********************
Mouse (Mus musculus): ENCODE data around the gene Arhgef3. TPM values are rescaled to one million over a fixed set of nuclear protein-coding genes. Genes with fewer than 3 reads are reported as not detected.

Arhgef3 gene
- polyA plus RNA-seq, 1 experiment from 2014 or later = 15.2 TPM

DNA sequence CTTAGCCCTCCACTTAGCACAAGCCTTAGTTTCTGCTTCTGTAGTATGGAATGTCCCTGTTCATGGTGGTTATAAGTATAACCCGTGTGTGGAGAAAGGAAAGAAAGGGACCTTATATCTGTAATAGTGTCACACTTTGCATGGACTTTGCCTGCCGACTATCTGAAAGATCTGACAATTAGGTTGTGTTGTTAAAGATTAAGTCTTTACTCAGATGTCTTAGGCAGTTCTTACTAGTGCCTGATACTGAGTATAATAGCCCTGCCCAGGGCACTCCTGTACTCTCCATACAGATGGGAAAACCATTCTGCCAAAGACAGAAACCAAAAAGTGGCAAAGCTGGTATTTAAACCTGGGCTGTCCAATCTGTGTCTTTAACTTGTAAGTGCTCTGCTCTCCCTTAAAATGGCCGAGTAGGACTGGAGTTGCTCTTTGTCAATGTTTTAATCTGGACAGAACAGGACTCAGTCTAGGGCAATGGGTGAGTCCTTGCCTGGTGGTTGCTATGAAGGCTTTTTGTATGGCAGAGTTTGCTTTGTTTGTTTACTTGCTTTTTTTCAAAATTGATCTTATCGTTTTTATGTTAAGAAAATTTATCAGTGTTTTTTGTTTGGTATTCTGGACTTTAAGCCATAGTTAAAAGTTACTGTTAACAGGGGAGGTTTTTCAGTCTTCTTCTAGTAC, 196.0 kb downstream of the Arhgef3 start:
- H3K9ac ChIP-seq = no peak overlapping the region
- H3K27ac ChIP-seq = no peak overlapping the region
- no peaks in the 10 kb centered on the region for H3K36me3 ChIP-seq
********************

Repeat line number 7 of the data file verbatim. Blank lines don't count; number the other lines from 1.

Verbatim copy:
- no peaks in the 10 kb centered on the region for H3K36me3 ChIP-seq